When Lee Snitzer and his family moved into their St. Louis Park home in 1986, there were woods between the house and Benilde-St. Margaret's School.

Today, many of the trees are gone, replaced by a storm water pond and an athletic field with lights that Snitzer says illuminates his backyard and house for much of spring, summer and fall.

"The light is so bright that we don't have to turn lights on in our home," he said last week. "It's so bright on my deck that you could read out there."

Snitzer's complaints about spillover light have spurred St. Louis Park to take a new look at its outdoor lighting ordinance. As lighting technology changes and demand for night playing time on athletic fields escalates, cities around the country are looking at ways to limit the glare that reaches residential areas.

In the west metro, Plymouth has what is considered a model light ordinance, passed about a decade ago after a resident complained about light from a nearby commercial area. Plymouth's rules are based on recommendations from the International Dark Sky Association, a group that was founded in 1988 partly because of concern that light pollution was affecting scientists' ability to observe the night sky.

Now Plymouth is divided into three lighting zones: a bright zone for high-density residential and commercial-industrial areas and play fields, a medium light zone for townhouses and single-family homes, and a dark zone for natural areas.

"There was a learning curve with the lighting folks, but it is not hard to figure out," said Barb Thomson, Plymouth's planning manager. "It has produced better lighting in the city."

One thing that Plymouth discovered, she said, is that "there's a lot of over-lighting out there, and it's not necessarily providing better safety."

In St. Louis Park, Snitzer's complaint about Benilde focused attention on the city's outdated 1976 lighting ordinance, which turned out to be impossible for any athletic field to meet, said Meg McMonigal, city planning and zoning supervisor. The ordinance required that lighting not be erected if lights or their reflective image could be viewed directly from off-site.

The city is now updating the ordinance by requiring glare-control packages for athletic fields and other updated lighting standards.

"You have to be careful because they have to provide enough lighting to have safe athletic play but not have glaring light," McMonigal said.

The city rejected a call to require lights to be shut off by 10 p.m., saying that sometimes it takes until 11 for everyone to leave. Lighting would have to be updated to the new standards when it's time for the lights to be replaced.

In Plymouth, the city decided not to wait to replace lights on seven of its eight play fields. In 2010, it calculated that there would be significant savings if lights were replaced all at once, said Diane Evans, director of parks and recreation.

The 1980 lights on those play fields were "very old sodium fixtures, with a lot of light pollution and light bleed to residential homes," Evans said.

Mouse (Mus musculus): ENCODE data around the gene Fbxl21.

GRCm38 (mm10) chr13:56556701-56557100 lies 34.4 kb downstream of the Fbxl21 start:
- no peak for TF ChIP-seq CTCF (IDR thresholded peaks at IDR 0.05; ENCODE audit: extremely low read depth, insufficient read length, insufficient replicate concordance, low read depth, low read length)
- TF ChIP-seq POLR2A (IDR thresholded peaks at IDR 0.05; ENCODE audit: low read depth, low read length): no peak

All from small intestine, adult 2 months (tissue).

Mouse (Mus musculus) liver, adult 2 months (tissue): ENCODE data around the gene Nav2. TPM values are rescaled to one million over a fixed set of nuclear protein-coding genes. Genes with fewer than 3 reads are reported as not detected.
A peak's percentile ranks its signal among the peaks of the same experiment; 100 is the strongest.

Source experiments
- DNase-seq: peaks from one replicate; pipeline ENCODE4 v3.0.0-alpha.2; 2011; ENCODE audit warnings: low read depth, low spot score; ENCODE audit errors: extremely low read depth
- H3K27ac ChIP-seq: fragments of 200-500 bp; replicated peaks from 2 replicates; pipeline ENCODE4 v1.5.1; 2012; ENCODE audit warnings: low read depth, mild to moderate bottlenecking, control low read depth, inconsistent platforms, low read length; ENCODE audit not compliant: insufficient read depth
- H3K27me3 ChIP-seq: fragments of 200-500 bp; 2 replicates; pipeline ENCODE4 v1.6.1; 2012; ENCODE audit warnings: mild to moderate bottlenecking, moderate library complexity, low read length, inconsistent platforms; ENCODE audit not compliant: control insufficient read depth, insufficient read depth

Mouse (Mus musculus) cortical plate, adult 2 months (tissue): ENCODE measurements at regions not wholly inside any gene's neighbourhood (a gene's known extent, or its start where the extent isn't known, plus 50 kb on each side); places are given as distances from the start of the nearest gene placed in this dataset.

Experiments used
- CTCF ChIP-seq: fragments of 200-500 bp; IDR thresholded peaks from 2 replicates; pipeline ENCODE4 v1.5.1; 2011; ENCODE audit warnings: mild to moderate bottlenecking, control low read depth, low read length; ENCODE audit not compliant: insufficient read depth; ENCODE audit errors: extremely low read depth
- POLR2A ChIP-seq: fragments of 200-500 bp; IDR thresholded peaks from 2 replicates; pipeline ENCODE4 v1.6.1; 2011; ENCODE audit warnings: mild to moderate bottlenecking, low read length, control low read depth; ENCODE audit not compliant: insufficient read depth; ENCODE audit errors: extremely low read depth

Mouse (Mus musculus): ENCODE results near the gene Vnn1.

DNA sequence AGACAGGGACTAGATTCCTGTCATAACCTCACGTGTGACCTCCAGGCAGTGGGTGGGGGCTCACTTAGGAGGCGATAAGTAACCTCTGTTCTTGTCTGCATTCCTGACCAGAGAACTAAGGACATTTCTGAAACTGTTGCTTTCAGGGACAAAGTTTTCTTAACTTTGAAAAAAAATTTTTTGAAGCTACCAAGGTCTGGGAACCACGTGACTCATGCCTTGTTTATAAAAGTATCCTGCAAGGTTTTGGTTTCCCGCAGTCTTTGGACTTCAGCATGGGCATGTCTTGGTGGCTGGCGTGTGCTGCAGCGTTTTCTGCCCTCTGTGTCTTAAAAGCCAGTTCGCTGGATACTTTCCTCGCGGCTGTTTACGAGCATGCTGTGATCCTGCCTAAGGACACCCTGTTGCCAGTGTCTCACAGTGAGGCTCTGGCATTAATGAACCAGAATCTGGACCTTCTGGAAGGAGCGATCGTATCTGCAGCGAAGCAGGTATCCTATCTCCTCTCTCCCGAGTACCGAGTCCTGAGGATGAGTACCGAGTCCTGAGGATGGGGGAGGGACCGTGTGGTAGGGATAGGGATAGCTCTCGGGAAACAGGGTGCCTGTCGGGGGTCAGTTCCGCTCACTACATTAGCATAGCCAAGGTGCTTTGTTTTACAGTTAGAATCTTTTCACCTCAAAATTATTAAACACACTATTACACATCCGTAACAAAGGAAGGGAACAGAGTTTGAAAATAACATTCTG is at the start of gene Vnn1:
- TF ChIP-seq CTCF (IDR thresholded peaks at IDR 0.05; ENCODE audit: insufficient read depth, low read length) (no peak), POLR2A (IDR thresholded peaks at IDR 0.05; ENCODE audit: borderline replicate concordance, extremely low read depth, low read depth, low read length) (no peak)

The city spent $2.4 million to install metal halide lights that have a 20-year warranty. They are much less likely to bleed light into residential areas, she said, and they can be remotely controlled. Evans can turn the lights off (or on) from her phone if an event is cancelled or ends early.

"We have had nothing but positive comments from residents and users," Evans said. "Everyone is happy. The light just sort of shuts off once it leaves the field. It's a more focused light."

Not a problem in winter

In St. Louis Park, Benilde's night use of the field behind Snitzer's home has ended for the season. In a written statement, the school said it got all the appropriate permits for the new stadium.

"Benilde-St. Margaret's values its neighbors and understands their concerns," the statement said. "By taking steps, including planting trees, painting light shields and complying with light spillover requirements, we have worked hard to address these matters."

Snitzer, who testified before the City Council about the light issue, said no one in his neighborhood objects to kids using the field. They have been surprised, though, that it's busy night after night.

Benilde's painting of the visors on the lights hasn't made much difference, he said, and it will be years before trees that were planted will block the light he sees from his backyard.

Snitzer would like the city's new ordinance to include a deadline for every light on city athletic fields to be modified to limit glare. While the current lights are in use, he would like fixtures painted to limit reflection.

"At one point I looked at legal options, but that would just create a lot of animus and not a lot of satisfaction, and for what?" Snitzer said. "I'd rather try to convince the city that this is the right thing to do for its residents."

The St. Louis Park City Council is expected to vote on its updated ordinance by year's end.

Mary Jane Smetanka • 612-673-7380 Twitter: @smetan